Student Centered Data: Part II


In my last post, I proposed some principles on data collection that I believe are applicable to public education:
  • Instruments used for data collection must align with everyday practice and purpose
  • Data gathering and reporting must be as automated as possible
  • Data reports must be easily shared
I’d like to explore each of these points in greater detail and see if they do indeed bear any relevance. In this post, I will begin by examining our first point:
  • Instruments used for data collection must align with everyday practice and purpose
In a classroom, every second counts. A minute that your attention is not on your students is a minute they will take to redirect their own attention elsewhere. To regain their attention will then consume additional time. Teachers that have poor classroom management are the teachers who have their backs turned for minutes, clicking through folders on their computer, shuffling through papers, or flipping through their lesson plan book on their desk. While they are doing this, students are engaged in conversation, throwing papers, getting out of their seats, and so on.

What this means for a teacher is that any instrument that you may use for data collection must not require your attention for more than mere seconds at a time. If you have to spend a minute tapping on a screen to unlock it, pull up an app, select an option, and wait for it to load, then you’ve just lost a minute assessing and observing your classroom. You don’t have that sort of time to spend.

This is why the most valuable instrument for data collection in a classroom may very well be a paper checklist with your students’ names printed on it. Their homework is out on their desk? Check. They are focused and attentive? Check minus. Johnny is unprepared for class again? Quick note, will call his mother later.

I’m a tech geek, and at the beginning of this school year, I created simple checklists using Google forms, which I would then pull up on my tablet before class began. As students walked in, I would check off their assignments. This is really useful data to have available in a spreadsheet, so I can easily observe trends over time. But even those few seconds it took me to pull up the screen and then press each button with my finger were seconds that my eyes were off of my students. There’s also something about having my eyes on a screen that is different than having my eyes on paper. It sucks my attention in. So I stopped bringing in my tablet and went back to pen and paper checklists.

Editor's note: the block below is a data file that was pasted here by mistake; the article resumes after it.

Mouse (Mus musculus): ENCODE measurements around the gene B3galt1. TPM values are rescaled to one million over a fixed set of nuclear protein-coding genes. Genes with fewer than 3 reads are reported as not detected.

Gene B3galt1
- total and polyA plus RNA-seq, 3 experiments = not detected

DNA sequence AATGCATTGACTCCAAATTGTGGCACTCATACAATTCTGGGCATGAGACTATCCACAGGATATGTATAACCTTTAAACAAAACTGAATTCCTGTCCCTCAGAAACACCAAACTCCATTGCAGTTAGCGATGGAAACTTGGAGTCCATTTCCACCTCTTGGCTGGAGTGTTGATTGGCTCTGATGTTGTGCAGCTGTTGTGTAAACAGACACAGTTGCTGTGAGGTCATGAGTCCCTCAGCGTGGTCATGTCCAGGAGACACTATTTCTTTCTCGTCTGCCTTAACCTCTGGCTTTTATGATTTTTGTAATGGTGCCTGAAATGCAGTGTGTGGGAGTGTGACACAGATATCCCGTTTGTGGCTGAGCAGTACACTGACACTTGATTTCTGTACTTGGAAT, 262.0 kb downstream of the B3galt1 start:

This principle also applies to the student end of things. Oftentimes, getting students onto laptops or tablets and utilizing technological tools sounds like a game changer, but in an actual classroom, you may find that you are spending your time negotiating password issues, dealing with technical glitches with web browsers or connections, or other unforeseen hardware or software troubleshooting. Depending on the software, you may further find that students click around on things and pay little attention to the content of what they are learning. So using such tools must be very purposeful, and you must be prepared to schedule in time to help students negotiate any obstacles they may encounter, and to teach and model the use of the tools effectively.

Therefore, any instrument that is to be used in a classroom for collecting data must directly align with everyday practice, and be purposeful to the content to be taught and learned.

For now, I’m going to stick with paper checklists and leave my tablet at home and my smartphone in my pocket. The next step is transferring the data collected on those checklists into an online data tracking system for the purpose of analysis, and this is the step that can become most burdensome for teachers.

My next post will explore that very issue in greater depth.

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